Last week I reported on the conference encouraging single women in their 30′s to freeze their eggs for after marriage. The website Jewish Ideas Daily translated and published two responsa by Rabbi Yuval Cherlow to a desperate 36-year-old, in which he addresses some of the many issues facing singles who desire children.
In the first responsum, Rabbi Cherlow explains why he ultimately permits sperm donation so that single women may conceive. In the second responsum, he defends his position against those who claim he is anti-marriage, and addresses attacks point by point.
Here is Rabbi Cherlow’s reply to those who suggest “cutting-egg” technology such as freezing eggs and implanting ovaries as a solution:
There are those who think that there exists another solution, namely freezing one’s eggs [and using them at such later time when one is married]. Being a member of the Helsinki Committee for medical and genetic experimentations, I am proficient in the research subject of freezing eggs. In the last few weeks I have been dealing intensively on various aspects of egg freezing [IMF], both in slow freezing and in the emerging technologies of flash freezing. One should not deceive women in this matter. The percentage of successful impregnations via these methods is about 2-4% per egg, [Emphasis mine. HK] and the flash freezing which is still in progress is far from being a successful medical procedure. It is still in the realm of research and not a medical protocol. Similarly, it is a complex problem because in reality what is suggested actually tells the woman to freeze her eggs [meaning to prefer harvesting eggs by invasive methods] and to gamble —“if she is lucky and gets married then it was a wise decision, if not she will be forced to be impregnated only on the day she defines it as that day when all her chances to bear children have faded away, I find it very difficult to comprehend this logic. [Emphasis mine. HK] Above all, making the procedure of egg freezing into a modus operandi creates with it very serious ethical problems [maintaining one's fertility even beyond the normal age of fertility etc.] and my ethical stand is that one should minimize such procedures.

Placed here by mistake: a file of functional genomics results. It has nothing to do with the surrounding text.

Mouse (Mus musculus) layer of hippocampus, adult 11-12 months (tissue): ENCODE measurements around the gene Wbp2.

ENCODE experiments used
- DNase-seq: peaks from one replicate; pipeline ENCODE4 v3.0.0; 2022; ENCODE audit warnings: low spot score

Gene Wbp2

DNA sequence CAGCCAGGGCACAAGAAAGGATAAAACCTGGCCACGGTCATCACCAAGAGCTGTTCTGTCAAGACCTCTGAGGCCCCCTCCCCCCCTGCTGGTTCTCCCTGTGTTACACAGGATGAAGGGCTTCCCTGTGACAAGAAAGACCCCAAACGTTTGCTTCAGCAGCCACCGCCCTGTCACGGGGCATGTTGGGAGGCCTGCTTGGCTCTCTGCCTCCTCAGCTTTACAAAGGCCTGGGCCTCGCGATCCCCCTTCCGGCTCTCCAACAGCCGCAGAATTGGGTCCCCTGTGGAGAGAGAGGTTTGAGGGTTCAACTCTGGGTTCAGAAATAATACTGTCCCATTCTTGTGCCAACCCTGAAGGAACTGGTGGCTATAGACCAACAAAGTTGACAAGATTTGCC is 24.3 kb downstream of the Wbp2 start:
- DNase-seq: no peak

I’ve emphasized Rabbi Cherlow’s two main arguments: 1) Egg freezing is still new and not very successful. 2) It is a way of delaying the decision as to whether or not to have children on one’s own. Whether or not a woman marries, she may be forced to make a critical decision about using frozen eggs at a much older age, only to find out that she waited too long.
Previous posts on egg freezing:
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